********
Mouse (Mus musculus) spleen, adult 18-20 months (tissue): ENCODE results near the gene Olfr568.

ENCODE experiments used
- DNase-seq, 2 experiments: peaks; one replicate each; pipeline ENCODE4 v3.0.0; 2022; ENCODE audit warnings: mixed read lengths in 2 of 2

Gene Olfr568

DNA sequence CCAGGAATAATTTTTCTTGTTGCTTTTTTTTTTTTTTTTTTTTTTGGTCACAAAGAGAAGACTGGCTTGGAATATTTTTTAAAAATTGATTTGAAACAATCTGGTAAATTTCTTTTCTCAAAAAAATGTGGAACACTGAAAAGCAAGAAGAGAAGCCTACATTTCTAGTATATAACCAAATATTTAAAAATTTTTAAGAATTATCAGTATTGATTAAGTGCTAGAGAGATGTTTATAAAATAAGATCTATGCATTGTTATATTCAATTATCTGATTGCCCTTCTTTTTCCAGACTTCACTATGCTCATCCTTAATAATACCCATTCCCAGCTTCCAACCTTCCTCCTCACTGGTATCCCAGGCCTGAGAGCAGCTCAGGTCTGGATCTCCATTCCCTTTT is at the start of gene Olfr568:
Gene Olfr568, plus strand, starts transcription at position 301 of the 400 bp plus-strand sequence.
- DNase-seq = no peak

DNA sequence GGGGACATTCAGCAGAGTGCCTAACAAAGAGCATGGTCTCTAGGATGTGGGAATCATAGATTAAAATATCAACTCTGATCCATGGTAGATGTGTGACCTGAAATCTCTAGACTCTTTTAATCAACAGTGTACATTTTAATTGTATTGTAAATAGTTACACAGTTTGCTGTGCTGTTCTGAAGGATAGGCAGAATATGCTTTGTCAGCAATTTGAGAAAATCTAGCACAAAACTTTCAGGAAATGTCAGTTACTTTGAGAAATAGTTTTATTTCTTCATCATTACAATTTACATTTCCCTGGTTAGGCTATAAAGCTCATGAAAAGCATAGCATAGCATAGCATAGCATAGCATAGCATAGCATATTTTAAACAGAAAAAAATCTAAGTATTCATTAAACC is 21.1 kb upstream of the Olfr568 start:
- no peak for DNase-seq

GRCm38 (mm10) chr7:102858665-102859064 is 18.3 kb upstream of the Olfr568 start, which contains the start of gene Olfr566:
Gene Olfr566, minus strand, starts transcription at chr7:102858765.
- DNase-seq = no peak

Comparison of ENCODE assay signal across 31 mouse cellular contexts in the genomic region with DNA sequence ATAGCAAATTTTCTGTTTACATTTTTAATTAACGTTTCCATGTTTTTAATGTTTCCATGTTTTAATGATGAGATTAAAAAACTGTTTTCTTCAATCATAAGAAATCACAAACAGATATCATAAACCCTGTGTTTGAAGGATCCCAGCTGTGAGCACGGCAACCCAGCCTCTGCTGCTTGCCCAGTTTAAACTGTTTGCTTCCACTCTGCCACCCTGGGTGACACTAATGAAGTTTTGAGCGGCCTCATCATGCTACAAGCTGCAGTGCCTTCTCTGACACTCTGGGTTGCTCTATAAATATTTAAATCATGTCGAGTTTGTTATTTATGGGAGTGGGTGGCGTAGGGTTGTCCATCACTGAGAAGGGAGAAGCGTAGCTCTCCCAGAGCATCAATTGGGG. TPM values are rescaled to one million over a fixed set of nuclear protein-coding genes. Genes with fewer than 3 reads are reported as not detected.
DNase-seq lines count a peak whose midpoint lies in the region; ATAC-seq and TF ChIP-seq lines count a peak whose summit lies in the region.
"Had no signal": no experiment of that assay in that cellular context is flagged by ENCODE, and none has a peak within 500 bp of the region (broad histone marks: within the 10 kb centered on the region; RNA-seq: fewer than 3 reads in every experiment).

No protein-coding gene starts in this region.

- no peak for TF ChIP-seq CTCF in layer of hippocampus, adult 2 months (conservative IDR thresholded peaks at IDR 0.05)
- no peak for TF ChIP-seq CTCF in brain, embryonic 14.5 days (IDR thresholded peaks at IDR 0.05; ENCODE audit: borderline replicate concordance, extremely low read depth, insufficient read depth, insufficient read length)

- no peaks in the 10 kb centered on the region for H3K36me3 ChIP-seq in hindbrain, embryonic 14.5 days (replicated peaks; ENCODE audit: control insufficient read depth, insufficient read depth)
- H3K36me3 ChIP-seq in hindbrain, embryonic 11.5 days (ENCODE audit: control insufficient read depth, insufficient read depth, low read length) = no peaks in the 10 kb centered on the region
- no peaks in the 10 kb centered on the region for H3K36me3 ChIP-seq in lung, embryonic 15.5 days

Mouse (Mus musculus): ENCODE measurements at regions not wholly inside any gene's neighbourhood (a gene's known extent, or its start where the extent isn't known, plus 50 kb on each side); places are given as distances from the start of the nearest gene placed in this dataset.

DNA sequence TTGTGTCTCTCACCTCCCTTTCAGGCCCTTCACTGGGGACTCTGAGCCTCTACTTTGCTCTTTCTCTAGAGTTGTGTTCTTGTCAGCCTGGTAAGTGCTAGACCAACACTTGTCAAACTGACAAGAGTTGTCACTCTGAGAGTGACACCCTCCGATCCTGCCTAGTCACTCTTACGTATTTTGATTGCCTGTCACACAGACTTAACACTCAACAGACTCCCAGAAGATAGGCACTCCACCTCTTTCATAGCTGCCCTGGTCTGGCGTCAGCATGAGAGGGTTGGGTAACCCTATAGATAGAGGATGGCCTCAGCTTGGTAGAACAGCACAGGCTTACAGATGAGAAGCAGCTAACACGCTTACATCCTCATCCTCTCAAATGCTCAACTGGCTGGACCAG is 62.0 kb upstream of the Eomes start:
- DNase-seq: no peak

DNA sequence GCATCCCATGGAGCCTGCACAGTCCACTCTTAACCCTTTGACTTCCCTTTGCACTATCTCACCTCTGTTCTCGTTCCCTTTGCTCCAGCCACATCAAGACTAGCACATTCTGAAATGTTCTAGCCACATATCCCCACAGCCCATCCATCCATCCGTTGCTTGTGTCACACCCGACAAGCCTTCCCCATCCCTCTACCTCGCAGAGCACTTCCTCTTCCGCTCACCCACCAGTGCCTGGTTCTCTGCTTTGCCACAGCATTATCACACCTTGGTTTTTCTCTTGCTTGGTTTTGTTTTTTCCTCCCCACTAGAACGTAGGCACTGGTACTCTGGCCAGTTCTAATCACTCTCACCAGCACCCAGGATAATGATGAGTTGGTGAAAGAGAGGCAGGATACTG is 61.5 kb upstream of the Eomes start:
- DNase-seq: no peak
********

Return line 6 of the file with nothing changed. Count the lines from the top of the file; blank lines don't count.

Gene Olfr568, plus strand, starts transcription at position 301 of the 400 bp plus-strand sequence.